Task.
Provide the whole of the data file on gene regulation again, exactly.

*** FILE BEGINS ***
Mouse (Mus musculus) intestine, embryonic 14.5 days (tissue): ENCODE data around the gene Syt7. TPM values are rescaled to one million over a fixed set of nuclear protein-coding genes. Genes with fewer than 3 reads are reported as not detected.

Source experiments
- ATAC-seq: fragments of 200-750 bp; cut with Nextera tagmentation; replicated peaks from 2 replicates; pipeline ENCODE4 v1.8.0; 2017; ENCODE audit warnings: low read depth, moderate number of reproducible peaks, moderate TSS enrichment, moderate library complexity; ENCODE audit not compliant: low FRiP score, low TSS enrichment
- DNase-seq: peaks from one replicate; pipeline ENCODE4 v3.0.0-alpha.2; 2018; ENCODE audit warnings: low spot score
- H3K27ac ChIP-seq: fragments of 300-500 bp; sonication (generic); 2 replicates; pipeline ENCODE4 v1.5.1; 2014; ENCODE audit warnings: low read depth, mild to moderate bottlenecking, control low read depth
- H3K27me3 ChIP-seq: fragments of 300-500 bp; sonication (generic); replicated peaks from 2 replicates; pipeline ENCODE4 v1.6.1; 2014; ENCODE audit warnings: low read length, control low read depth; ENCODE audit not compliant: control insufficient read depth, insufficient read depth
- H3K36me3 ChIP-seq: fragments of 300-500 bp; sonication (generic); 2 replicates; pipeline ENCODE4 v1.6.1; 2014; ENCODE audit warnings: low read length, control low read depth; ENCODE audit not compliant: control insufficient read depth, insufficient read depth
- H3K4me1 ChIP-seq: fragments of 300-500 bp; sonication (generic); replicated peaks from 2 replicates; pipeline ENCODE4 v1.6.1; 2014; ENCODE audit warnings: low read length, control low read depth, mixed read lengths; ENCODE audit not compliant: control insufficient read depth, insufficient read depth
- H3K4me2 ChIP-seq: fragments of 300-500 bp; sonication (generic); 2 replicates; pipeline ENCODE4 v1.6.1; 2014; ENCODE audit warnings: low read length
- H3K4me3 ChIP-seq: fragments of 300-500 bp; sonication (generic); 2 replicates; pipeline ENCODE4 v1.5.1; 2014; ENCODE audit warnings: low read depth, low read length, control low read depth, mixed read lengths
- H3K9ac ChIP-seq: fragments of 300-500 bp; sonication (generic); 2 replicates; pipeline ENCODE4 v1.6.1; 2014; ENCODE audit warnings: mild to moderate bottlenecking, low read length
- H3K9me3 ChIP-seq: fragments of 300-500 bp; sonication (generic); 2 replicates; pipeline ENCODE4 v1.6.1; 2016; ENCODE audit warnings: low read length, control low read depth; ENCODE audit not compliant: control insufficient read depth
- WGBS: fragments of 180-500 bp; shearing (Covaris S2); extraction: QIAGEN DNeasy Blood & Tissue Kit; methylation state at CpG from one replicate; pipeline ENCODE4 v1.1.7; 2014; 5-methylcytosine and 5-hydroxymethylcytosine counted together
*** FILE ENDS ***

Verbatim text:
Mouse (Mus musculus) intestine, embryonic 14.5 days (tissue): ENCODE data around the gene Syt7. TPM values are rescaled to one million over a fixed set of nuclear protein-coding genes. Genes with fewer than 3 reads are reported as not detected.

Source experiments
- ATAC-seq: fragments of 200-750 bp; cut with Nextera tagmentation; replicated peaks from 2 replicates; pipeline ENCODE4 v1.8.0; 2017; ENCODE audit warnings: low read depth, moderate number of reproducible peaks, moderate TSS enrichment, moderate library complexity; ENCODE audit not compliant: low FRiP score, low TSS enrichment
- DNase-seq: peaks from one replicate; pipeline ENCODE4 v3.0.0-alpha.2; 2018; ENCODE audit warnings: low spot score
- H3K27ac ChIP-seq: fragments of 300-500 bp; sonication (generic); 2 replicates; pipeline ENCODE4 v1.5.1; 2014; ENCODE audit warnings: low read depth, mild to moderate bottlenecking, control low read depth
- H3K27me3 ChIP-seq: fragments of 300-500 bp; sonication (generic); replicated peaks from 2 replicates; pipeline ENCODE4 v1.6.1; 2014; ENCODE audit warnings: low read length, control low read depth; ENCODE audit not compliant: control insufficient read depth, insufficient read depth
- H3K36me3 ChIP-seq: fragments of 300-500 bp; sonication (generic); 2 replicates; pipeline ENCODE4 v1.6.1; 2014; ENCODE audit warnings: low read length, control low read depth; ENCODE audit not compliant: control insufficient read depth, insufficient read depth
- H3K4me1 ChIP-seq: fragments of 300-500 bp; sonication (generic); replicated peaks from 2 replicates; pipeline ENCODE4 v1.6.1; 2014; ENCODE audit warnings: low read length, control low read depth, mixed read lengths; ENCODE audit not compliant: control insufficient read depth, insufficient read depth
- H3K4me2 ChIP-seq: fragments of 300-500 bp; sonication (generic); 2 replicates; pipeline ENCODE4 v1.6.1; 2014; ENCODE audit warnings: low read length
- H3K4me3 ChIP-seq: fragments of 300-500 bp; sonication (generic); 2 replicates; pipeline ENCODE4 v1.5.1; 2014; ENCODE audit warnings: low read depth, low read length, control low read depth, mixed read lengths
- H3K9ac ChIP-seq: fragments of 300-500 bp; sonication (generic); 2 replicates; pipeline ENCODE4 v1.6.1; 2014; ENCODE audit warnings: mild to moderate bottlenecking, low read length
- H3K9me3 ChIP-seq: fragments of 300-500 bp; sonication (generic); 2 replicates; pipeline ENCODE4 v1.6.1; 2016; ENCODE audit warnings: low read length, control low read depth; ENCODE audit not compliant: control insufficient read depth
- WGBS: fragments of 180-500 bp; shearing (Covaris S2); extraction: QIAGEN DNeasy Blood & Tissue Kit; methylation state at CpG from one replicate; pipeline ENCODE4 v1.1.7; 2014; 5-methylcytosine and 5-hydroxymethylcytosine counted together